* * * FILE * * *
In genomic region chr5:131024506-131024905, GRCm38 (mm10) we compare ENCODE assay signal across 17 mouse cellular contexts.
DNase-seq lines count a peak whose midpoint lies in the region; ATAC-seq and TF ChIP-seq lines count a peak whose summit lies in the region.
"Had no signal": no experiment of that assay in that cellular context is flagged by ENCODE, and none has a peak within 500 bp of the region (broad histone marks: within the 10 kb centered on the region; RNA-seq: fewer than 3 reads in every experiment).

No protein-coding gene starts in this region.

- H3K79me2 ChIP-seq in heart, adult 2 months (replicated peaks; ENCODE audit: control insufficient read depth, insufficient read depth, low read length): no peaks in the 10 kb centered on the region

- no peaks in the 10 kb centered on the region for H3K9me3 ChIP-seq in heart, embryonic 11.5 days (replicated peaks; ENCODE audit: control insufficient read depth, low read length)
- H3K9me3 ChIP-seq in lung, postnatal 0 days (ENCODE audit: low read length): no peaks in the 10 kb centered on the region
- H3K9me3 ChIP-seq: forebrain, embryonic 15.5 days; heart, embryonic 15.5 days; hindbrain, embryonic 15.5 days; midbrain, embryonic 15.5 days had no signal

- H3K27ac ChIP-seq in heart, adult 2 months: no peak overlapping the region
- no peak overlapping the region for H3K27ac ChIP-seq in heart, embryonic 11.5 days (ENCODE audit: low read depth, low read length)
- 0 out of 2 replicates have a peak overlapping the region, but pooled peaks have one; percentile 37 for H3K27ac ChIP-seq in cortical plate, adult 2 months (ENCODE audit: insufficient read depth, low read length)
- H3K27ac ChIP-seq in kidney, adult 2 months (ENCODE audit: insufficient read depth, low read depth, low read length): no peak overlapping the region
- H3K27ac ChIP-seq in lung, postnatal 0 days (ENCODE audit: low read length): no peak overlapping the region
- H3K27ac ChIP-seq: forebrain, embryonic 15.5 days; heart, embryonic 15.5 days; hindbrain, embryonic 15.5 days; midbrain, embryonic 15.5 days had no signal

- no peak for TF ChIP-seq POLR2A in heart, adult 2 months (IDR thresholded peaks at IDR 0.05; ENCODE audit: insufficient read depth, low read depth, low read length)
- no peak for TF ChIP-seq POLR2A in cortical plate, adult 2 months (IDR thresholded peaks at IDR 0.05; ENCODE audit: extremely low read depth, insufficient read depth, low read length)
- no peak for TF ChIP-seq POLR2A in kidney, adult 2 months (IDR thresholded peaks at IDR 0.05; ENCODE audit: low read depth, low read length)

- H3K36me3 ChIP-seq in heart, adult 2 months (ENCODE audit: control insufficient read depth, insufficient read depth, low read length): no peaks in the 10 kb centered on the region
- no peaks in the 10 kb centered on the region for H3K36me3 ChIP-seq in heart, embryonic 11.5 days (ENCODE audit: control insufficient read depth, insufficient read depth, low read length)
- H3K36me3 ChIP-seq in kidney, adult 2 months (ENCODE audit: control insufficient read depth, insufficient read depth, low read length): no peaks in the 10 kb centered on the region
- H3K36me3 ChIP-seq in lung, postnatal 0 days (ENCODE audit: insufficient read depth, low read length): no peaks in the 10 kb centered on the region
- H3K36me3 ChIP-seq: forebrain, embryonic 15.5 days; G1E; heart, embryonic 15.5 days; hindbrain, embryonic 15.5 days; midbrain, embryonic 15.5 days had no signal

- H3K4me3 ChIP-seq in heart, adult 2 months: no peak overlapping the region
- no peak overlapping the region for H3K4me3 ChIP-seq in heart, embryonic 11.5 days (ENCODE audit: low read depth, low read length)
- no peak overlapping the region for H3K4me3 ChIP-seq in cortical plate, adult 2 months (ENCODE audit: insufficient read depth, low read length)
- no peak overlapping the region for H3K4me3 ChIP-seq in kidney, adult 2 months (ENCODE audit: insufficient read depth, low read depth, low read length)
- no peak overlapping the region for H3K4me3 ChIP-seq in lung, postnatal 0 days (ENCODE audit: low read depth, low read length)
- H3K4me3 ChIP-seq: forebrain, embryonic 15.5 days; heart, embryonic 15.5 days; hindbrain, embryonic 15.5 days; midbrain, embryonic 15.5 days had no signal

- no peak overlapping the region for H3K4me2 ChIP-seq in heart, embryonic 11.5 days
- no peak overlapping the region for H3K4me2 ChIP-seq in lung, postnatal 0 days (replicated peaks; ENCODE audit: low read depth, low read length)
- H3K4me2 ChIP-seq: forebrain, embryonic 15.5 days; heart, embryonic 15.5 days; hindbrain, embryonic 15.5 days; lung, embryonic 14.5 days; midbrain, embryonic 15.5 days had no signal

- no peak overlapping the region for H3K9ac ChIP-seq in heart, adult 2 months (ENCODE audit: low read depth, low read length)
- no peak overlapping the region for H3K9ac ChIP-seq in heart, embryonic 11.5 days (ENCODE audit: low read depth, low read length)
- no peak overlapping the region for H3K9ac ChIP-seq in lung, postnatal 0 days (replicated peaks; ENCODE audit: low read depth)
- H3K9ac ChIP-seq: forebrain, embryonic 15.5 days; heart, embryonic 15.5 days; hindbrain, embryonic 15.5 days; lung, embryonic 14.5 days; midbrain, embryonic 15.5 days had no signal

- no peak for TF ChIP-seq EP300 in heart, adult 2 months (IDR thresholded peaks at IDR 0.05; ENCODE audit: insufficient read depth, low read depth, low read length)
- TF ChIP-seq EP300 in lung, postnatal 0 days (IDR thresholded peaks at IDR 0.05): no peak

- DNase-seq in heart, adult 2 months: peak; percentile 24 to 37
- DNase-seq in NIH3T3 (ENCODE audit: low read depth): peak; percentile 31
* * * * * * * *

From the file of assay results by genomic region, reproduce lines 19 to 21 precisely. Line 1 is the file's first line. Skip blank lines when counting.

- no peaks in the 10 kb centered on the region for H3K36me3 ChIP-seq in heart, embryonic 11.5 days (ENCODE audit: control insufficient read depth, insufficient read depth, low read length)
- H3K36me3 ChIP-seq in kidney, adult 2 months (ENCODE audit: control insufficient read depth, insufficient read depth, low read length): no peaks in the 10 kb centered on the region
- H3K36me3 ChIP-seq in lung, postnatal 0 days (ENCODE audit: insufficient read depth, low read length): no peaks in the 10 kb centered on the region